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I love using writing prompts to come up with story ideas. I'm looking for good sites that have a lot of good writing prompts. One that updates fairly often would be best. :)

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I'm going to start a bounty for this. What I will be looking for in awarding the bounty is an answer that lists not only what the prompt is (where you can find it and the genre), but why it is helpful. Specific examples of what you've learned, how the prompt has become part of a piece, etc. would be helpful. –  justkt Feb 8 '11 at 14:04
    
Related: Resource for generic plot hooks? –  SF. Apr 14 '13 at 15:37
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Please note that this question has been retained for historical reasons, and shouldn't be considered a good example of an on-topic question for this site. –  Neil Fein Apr 22 '13 at 2:00

10 Answers 10

I know Writing Excuses has a writing prompt at end of each weekly show. Usually they are related to the topic of the show as well.

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I love The Writer's Book of Matches for fiction writing prompts.

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Type Trigger is rather fun - you get a very short prompt (one to three words) and then write up to three hundred words on that prompt. There's a new prompt every hour. It's an energetic little writing exercise.

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I haven't read it myself, but I think this book, The 3 A.M. Epiphany by Brian Kitely, sounds like exactly what you're looking for. It's got very nice reviews - both in terms of score, and the actual description. Here's the first one that sounded like a great match for your question:

The exercises also have an additional dimension to them that most don't. Each one is carefully constructed to help you explore a certain aspect of your writing. These aren't meant to be "merely" inspirational--they're designed to teach technique, as well, without reading like a dry instructional book.

There are types of exercises in here I really haven't seen anywhere else, particularly in the sections on "Internal Structure" and "Exercises for Stories in Progress", and I think you'll find them inspiring in ways that other books aren't. They'll make you think, work and write in whole new directions.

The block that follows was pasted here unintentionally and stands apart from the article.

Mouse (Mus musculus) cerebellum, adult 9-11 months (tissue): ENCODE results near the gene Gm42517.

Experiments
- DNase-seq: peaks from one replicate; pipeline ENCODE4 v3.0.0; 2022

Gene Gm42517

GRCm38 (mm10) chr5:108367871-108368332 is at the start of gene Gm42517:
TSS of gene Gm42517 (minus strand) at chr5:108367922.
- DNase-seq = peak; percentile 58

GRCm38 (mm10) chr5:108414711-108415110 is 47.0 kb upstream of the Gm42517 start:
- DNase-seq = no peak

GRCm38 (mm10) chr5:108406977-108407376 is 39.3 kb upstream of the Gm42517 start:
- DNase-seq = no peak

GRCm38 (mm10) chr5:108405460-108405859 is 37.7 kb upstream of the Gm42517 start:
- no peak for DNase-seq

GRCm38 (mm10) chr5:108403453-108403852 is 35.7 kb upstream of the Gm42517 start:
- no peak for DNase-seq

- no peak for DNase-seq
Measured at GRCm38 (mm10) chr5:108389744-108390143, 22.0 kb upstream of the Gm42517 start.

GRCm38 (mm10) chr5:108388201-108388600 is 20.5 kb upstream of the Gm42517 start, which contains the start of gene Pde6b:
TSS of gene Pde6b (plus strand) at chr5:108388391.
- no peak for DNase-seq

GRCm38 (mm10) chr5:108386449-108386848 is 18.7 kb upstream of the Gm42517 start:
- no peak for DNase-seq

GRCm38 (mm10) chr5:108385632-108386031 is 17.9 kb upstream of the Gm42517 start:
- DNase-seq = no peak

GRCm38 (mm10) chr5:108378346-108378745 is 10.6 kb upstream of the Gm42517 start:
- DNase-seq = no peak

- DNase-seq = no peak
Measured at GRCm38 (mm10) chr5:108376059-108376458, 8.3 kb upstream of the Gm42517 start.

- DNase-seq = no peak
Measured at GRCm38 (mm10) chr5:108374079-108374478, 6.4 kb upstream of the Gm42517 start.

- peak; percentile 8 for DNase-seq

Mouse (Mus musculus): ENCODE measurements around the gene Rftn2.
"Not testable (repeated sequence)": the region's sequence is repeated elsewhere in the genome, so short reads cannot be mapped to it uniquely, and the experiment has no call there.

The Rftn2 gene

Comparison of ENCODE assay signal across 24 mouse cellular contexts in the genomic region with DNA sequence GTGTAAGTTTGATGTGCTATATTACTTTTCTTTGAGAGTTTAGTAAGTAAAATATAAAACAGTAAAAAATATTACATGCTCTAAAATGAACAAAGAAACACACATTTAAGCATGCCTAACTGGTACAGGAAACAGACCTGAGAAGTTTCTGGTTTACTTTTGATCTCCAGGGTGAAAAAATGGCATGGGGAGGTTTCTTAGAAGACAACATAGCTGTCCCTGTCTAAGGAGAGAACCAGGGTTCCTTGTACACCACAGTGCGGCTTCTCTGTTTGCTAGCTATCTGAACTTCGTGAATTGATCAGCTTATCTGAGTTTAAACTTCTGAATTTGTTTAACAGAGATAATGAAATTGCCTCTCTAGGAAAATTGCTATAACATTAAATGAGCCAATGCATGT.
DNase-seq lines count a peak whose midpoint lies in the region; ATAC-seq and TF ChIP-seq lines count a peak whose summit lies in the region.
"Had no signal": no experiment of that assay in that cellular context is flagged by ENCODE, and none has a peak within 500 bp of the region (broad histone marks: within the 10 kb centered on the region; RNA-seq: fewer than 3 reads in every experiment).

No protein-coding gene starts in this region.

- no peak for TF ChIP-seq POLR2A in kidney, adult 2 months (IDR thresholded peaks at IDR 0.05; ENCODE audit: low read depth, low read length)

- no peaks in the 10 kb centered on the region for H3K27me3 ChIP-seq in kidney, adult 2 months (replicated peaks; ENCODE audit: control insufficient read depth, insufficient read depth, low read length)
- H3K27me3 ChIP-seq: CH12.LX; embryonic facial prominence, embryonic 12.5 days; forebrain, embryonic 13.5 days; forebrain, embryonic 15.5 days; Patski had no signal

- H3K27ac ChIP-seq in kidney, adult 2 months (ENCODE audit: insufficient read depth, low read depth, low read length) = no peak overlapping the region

It sounds so tempting, I'm inclined to get a copy myself. :)

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I own a copy. It is definitely pretty helpful. –  oldrobotsneverrust Mar 21 '11 at 15:26
    
Oh, good :) I ordered one a couple weeks back. –  Standback Mar 21 '11 at 16:44

Not a writing prompt in a traditional sense, but this has worked for me: improv comedy classes. Every time you perform a scene, you're creating a completely new story on the fly. It's a great way to generate ideas. The story grows organically, and you'll get unexpected (i.e. creative) results.

It's a fun way to get new ideas for writing.

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Writing Prompt Websites

This is basically a link to an existing list elsewhere. That's because I think the most important aspects of writing prompts are:

  1. A variety of compelling topics
  2. A sense of community for peer support

The definition of each of these will differ for anyone asking this question, so the best answer is a list with diverse topics and diverse peers.

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This article describes an interesting system for coming up with infinite writing prompts through Wikipedia.

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This, I think, is a writing prompt tool unlike any other. Whereas most prompts just start you off, this one can assist you with the continuation of your story.

It provides multiple ways to get a prompt depending on your mood or goal. Whether you want a complete scenario, a starting scene, a goal, or a character, you just click a button.

I recommend reading some of the example stories to get an idea of how people are using it here: Actual Play Reports

Here is the home page that has some more information on it: http://www.rpgsolo.com

If you get lost there is great documentation in the forum.

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Instead of finding a source of explicit and structured prompts, I opt to look for randomized inspiration. Every day or two, I do the following:

  • http://www.flickr.com/explore - I browse until I find 3-5 images that strike a chord of interest in me (for any reason).
  • http://live.lmgtfy.com/ - I watch these live search terms with a text editor open and simply choose 5-10 individual words that pop up (again, whatever grabs me that day), writing them down.

Almost without fail, when I smash the words up against the images, I get struck with a nugget of a "wouldn't that be interesting..." kind of idea, then I write anywhere from 200-500 words on the topic. These short exercises are always brief and not well fleshed out, and they are often terrible. I write until the core of the idea is laid out, then I stop and file them into a folder with all the rest.

But the point isn't to get a winner every time, the point is that much later, when I'm ready to begin writing a new story, I don't need to go looking for prompts or ideas... I have a collection of dozens (or more) ideas that I've already had. All I have to do is browse through them and I always find at least a few that inspire me to explore them further.

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protected by Neil Fein Apr 22 '13 at 4:50

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